[Help on searchig] IC for switching ON \ OFF

Is there any IC that could switch ON \ OFF a circuit with an input pin (if i can do both ON and OFF with just one pin awesome!)?

The missing requirement is Switch What?. Without that information your question is "Undefined"

Doc

Docedison: The missing requirement is Switch What?. Without that information your question is "Undefined"

Doc

Atmega + Nokia LCD + SD card + NRF24 wireless module They will spend something like +/- 100mA i believe

What controls the switch? and for that matter why ? a plain toggle switch could be used. If it must be an electric control what is the voltage and current available from the "Control" pin.

Doc

I'm using 3.7v on the entire circuit. I can't use a toggle switch because the board can only handle a mini smd push button. The idea is to save current, but since i'm using a chinese replica of an SMD atmega328, the consumption on sleep mode is still so damn high :roll_eyes: And with that, i can easily switch on and off the entire circuit without having the need to use the atmega itself

An ATmega can power a Nokia LCD and NRF24 wireless module via I/O pins.

The SD card might need 300mA so you'll need a MOSFET for that.

Is it a Pro Mini? Try removing the power LED and voltage regulator. You can get them to sleep at 5 uA.

I have to try an IC just by itself and a crystal. Btw, do you think that a NE555 will work?

They do make some very small smt slider switches that could probably replace the button.

I don't have time at the moment to draw this out, but you should be able to handle figuring it out. I've thought about it, and it seems like it should work, but someone feel free to point out any flaws. As for an IC, a decent sized (read: can handle enough current/Voltage) P-Chan MOSFET would do the trick. Basically, you put the MOSFET between your supply (Battery) and Vcc, with a weak pull-up from the gate up to the Supply. Next you wire the button between the gate and ground. Finally, wire an output from the ATmega (with a resistor) to the gate. You program the ATmega that as soon as it gets power, set that pin as a low output. This will at least handle power on. As for power off, your uC can handle that, though to use the same button, you'll need a DPST switch. You'll have to wire the other side of the switch as an input into the uC and just detect when the switch triggers, and use that input to shut down.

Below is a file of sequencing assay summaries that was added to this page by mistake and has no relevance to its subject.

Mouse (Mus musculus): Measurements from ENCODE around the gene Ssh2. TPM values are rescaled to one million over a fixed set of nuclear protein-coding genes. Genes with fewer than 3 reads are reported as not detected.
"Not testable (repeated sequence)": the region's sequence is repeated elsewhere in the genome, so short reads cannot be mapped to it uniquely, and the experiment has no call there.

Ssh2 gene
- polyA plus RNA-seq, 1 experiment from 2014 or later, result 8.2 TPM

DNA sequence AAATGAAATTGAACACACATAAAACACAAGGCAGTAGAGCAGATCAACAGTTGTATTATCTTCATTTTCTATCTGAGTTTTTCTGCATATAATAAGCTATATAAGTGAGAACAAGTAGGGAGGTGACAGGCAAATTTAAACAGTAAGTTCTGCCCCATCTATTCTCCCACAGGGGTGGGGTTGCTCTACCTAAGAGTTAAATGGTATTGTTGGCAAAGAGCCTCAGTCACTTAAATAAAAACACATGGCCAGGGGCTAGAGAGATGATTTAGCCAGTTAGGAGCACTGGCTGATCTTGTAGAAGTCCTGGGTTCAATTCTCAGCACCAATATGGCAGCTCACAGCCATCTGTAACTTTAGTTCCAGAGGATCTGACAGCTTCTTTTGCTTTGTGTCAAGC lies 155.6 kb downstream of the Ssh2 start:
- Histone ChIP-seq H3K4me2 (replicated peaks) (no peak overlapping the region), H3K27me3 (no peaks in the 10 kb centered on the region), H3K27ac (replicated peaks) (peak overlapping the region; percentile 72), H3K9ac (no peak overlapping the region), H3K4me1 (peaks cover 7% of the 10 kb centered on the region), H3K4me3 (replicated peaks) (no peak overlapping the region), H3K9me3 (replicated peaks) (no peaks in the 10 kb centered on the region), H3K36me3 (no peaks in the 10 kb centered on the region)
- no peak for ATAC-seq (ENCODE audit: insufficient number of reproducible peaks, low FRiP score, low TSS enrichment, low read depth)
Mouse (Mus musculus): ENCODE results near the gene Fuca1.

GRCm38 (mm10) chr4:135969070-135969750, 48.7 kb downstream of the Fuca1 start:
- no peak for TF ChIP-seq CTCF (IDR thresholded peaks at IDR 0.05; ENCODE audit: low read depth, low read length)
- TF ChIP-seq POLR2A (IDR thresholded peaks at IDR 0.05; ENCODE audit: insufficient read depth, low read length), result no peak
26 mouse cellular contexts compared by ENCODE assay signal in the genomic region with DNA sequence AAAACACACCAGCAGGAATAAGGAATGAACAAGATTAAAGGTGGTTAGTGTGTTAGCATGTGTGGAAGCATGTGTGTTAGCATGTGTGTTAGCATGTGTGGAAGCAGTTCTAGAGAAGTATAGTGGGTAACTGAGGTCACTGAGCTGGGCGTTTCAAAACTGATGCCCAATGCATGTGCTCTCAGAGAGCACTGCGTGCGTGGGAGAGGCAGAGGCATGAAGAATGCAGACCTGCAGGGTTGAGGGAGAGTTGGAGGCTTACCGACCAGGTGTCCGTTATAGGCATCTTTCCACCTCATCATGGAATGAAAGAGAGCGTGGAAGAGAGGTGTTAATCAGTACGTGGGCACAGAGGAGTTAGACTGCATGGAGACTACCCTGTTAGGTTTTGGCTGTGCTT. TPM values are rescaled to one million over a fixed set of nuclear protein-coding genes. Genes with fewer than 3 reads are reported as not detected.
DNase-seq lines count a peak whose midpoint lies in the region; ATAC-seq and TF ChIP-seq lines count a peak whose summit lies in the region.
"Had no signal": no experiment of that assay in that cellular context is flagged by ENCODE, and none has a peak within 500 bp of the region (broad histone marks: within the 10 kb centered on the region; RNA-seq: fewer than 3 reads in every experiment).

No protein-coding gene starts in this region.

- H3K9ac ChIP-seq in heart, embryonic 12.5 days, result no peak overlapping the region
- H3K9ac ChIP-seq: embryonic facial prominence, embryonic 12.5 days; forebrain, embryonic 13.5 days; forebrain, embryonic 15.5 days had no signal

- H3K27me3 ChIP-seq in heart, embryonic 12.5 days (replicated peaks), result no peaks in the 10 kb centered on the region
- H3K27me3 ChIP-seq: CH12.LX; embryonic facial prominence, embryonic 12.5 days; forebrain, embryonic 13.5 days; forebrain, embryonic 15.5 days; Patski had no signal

Well all of this components (that i said above) should fit inside of an Nokia 3310, so that's the problem of the switch, i want to use the same push button that comes with it.

Can't i do that P-Chan MOSFET idea with an NPN or PNP transistor?

Sure, you can do it with a PNP, I just like MOSFETs better since they are voltage based instead of current, making them easier for me to think about. You just need to be a bit more careful with the math for your currents.

tsunamy_boy:
I have to try an IC just by itself and a crystal.
Btw, do you think that a NE555 will work?

tsunamy_boy:
Well all of this components (that i said above) should fit inside of an Nokia 3310, so that’s the problem of the switch, i want to use the same push button that comes with it.